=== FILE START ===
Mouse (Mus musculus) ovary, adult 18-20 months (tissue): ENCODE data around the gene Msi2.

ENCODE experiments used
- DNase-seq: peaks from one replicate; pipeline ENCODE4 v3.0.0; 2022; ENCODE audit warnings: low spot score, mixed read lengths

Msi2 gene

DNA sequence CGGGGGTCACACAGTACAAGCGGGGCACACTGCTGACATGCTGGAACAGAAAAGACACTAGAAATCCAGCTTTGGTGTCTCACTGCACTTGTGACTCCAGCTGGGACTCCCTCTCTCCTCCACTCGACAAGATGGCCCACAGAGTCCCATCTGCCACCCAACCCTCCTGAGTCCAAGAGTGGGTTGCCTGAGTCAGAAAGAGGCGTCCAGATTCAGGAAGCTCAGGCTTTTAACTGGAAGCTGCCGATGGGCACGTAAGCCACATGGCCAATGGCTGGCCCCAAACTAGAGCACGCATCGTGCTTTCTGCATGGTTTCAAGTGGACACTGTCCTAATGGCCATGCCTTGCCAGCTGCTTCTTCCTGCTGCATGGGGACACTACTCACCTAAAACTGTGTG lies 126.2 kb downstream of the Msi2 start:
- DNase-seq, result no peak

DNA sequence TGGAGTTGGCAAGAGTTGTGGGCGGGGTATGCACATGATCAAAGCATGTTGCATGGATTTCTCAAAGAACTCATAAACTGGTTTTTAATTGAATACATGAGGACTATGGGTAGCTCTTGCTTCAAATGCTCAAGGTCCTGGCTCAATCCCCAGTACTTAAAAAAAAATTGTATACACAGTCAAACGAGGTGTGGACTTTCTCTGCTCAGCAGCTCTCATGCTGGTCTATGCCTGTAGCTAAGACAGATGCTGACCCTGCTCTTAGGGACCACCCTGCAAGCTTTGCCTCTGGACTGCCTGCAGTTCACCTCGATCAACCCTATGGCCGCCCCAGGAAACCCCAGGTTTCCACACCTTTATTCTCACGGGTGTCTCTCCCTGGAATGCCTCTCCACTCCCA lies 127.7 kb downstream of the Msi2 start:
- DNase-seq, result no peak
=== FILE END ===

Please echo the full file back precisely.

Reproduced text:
Mouse (Mus musculus) ovary, adult 18-20 months (tissue): ENCODE data around the gene Msi2.

ENCODE experiments used
- DNase-seq: peaks from one replicate; pipeline ENCODE4 v3.0.0; 2022; ENCODE audit warnings: low spot score, mixed read lengths

Msi2 gene

DNA sequence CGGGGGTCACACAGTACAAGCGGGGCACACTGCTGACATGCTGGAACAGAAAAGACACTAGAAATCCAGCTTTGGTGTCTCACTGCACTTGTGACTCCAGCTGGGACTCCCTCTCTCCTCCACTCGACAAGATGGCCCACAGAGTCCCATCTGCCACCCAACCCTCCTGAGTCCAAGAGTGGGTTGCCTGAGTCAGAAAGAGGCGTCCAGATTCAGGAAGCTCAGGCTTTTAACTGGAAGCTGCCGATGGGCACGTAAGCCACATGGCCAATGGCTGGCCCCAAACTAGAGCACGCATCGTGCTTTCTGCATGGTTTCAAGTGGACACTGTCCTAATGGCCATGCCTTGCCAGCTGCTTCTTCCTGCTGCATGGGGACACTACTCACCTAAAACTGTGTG lies 126.2 kb downstream of the Msi2 start:
- DNase-seq, result no peak

DNA sequence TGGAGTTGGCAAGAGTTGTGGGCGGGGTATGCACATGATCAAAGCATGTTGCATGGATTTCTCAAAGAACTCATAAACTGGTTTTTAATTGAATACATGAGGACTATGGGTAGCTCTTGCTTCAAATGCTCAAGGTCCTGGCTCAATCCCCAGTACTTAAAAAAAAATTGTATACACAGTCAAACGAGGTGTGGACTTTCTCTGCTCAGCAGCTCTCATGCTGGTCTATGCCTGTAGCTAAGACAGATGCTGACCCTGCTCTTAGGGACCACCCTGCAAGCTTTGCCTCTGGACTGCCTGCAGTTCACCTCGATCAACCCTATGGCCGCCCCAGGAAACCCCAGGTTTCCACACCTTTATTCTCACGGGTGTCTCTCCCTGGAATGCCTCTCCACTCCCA lies 127.7 kb downstream of the Msi2 start:
- DNase-seq, result no peak